Pyramid schemes and multilevel marketing

The good, the bad and the ugly

09.2020 | Nicole Wills

How many people feel completely assured that they will retire comfortably?

Are we even sure that our investments will be worth something in 30, 40 or 50 years? Let’s be honest, most of us have that nagging doubt that they may not be, and what then?

What are the alternatives to creating wealth with long-term sustainability?

Is there something about direct selling and multilevel marketing that we should know, and may not?

There is enormous allure to the promise of easy cash, working from home and being your own boss. Everyone has heard someone they know talk about this amazing way to achieve financial freedom.

And, if network marketing is so easy and provides such quick wins, why isn’t everyone you know doing it?

First, we must understand the difference between a pyramid scheme and a multilevel marketing company (MLM).

A pyramid scheme, the illegal kind, the kind with which you associate names like Bernie Madoff, does not involve the selling of products. The business model is structured like a pyramid, starting with the person at the top of the pyramid. Each person is required to ‘invest’ money and recruit more investors in order to make their money back. Logic dictates that a bigger profit is made, the higher up you are in the pyramid, hence the urgency with which recruiters try to sign up people below them.

The process continues until the base of the pyramid is too big to sustain any more recruits, and those at the top of the pyramid walk away with the money.

Let’s just agree that these should be avoided at all costs. There is only ever one winner, and his name is, likely, Bernie. That is, until he is imprisoned. Then he is sad and poor Bernie.

Multilevel marketing

Network marketing or multilevel marketing is an alternative way to market products to the public. These are products that customers cannot buy in a traditional retail environment. They are sold through independent, non-salaried distributors. Importantly, it is a legal form of marketing and distribution.

Why are these two so often confused?

Because the business model used in MLM is also shaped like a pyramid. The people at the top of the pyramid have been in the business longer and earn money from those in their ‘downline’.

There are two ways to earn revenue:

  1. Purchase products at a price and then sell them on to whomever, at a higher price, and achieve a profit margin.
  2. Recruit people – your downline – to sell on your behalf. This way, you earn a percentage commission on the products they sell.

Since these products are not available through general retail distribution, they need to have word of mouth assurance that they are credible or superior products.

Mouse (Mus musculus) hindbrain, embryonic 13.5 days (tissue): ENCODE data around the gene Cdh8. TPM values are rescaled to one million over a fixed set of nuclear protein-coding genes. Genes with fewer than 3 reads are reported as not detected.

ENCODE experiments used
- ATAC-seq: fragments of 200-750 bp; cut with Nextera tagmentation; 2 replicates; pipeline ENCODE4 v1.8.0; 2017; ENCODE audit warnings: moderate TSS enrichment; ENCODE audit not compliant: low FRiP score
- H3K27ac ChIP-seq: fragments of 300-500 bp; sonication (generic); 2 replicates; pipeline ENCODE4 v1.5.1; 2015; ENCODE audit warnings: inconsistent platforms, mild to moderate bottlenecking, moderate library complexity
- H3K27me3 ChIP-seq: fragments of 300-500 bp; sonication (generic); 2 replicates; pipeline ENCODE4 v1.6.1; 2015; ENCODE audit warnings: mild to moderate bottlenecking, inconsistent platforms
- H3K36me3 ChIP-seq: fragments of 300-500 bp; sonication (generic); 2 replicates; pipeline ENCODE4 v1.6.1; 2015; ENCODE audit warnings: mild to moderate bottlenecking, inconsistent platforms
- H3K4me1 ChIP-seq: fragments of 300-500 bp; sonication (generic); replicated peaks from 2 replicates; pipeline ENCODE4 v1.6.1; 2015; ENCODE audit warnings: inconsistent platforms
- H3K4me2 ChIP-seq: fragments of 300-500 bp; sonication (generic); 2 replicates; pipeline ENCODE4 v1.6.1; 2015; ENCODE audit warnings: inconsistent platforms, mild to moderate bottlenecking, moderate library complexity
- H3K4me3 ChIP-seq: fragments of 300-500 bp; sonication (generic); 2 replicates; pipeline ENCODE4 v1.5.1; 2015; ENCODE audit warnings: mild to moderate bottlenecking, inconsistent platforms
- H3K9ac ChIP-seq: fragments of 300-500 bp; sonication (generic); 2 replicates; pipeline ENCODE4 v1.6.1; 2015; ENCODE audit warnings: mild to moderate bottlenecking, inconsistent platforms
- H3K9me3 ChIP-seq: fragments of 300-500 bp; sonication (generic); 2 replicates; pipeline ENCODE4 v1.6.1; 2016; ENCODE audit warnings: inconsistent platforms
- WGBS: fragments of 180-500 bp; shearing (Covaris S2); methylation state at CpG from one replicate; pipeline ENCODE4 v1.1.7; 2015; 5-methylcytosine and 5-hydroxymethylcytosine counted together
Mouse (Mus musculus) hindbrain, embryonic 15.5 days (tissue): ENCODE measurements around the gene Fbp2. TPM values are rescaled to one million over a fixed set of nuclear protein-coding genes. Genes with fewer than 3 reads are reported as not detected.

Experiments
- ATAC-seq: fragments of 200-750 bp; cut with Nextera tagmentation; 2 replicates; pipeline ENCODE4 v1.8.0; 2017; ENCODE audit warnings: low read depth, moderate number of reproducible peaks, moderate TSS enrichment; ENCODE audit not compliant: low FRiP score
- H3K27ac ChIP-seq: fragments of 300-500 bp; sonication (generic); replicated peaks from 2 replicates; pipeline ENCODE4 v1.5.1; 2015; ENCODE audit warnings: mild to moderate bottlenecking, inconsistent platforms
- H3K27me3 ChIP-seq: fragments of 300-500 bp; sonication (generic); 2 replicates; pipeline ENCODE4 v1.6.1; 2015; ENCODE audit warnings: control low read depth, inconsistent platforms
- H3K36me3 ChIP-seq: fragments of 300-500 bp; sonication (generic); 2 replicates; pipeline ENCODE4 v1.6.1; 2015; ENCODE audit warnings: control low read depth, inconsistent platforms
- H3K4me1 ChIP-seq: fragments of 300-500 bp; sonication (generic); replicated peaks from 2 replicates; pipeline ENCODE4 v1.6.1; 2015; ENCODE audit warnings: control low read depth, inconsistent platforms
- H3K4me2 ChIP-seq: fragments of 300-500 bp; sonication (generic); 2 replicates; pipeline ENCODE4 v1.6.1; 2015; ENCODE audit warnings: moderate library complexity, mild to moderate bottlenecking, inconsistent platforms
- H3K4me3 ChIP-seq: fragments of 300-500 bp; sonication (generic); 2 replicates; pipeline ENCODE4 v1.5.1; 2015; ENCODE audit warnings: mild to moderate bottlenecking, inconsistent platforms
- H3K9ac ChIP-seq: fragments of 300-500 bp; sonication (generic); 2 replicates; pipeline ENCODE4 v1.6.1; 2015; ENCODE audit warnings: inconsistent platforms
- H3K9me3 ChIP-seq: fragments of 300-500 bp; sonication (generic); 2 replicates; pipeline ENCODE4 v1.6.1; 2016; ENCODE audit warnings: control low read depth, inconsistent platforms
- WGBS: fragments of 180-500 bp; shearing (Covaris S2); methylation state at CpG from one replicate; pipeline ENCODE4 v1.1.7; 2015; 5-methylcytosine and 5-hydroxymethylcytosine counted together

How big is this economy?

Globally, the network selling market is worth $40 billion. In the South African context, this sector is growing, and in the midst of a downgrading economy, consistently showing positive growth.

Statistics from 2017 indicate that there are approximately 1,3 million independent business owners contributing R12,9 billion to the economy.

Support industry offshoots

MLM has created various offshoot industries, and this has spawned the term ‘attraction marketing’, which proposes to teach business owners to attract customers who already want to buy the products you have on offer. Various online support systems have been created, such as who teaches how to generate more leads.

Network21 is a training and support organisation specifically for Amway distributors. It is one of the largest adult education platforms in the world and claims to have created more millionaires than any other sales support platform globally.

If it seems that many are benefitting from this method of creating revenue, what do you need to know?

As mentioned, stay away from pyramid schemes where you’re asked to invest money with the promise of a bigger financial return. If the dangling carrot doesn’t seem real, it isn’t.

Besides, it’s illegal.

Multilevel marketing companies seem to have different structures and rules of engagement and, if you’re interested in knowing more, do your research and ask the following questions:

  1. Do I need to pay or ’invest’ to join?
  2. Is there a minimum amount of product that I need to purchase and/or sell in order to remain part of the structure?
  3. How many people do I need to recruit? Is there a time limit for this? Do I want to?
  4. Will I have to sell products to people that they don’t want or need?
  5. Can I still benefit from being a member of an MLM even if I choose not to recruit any other members?
  6. Is there a penalty for not actively promoting products?
  7. Is the organisation regulated or self-regulated?
  8. How much time needs to be invested each week or month and will I be able to set aside this much time?
  9. In a world where many industries, professions and business models are being shaken and rattled by the 4th Industrial Revolution, it stands to reason that many of us are investigating different forms of revenue stream creation. It might be worth looking at those that have created success in the past 50 years along with the advent of new industries. But do remember, if it glitters, it isn’t always gold.

    ** Note: At the time of writing this, I am not a member of any multilevel marketing company, but who knows what the future holds... I’ll WhatsApp you from my island in the Caymans.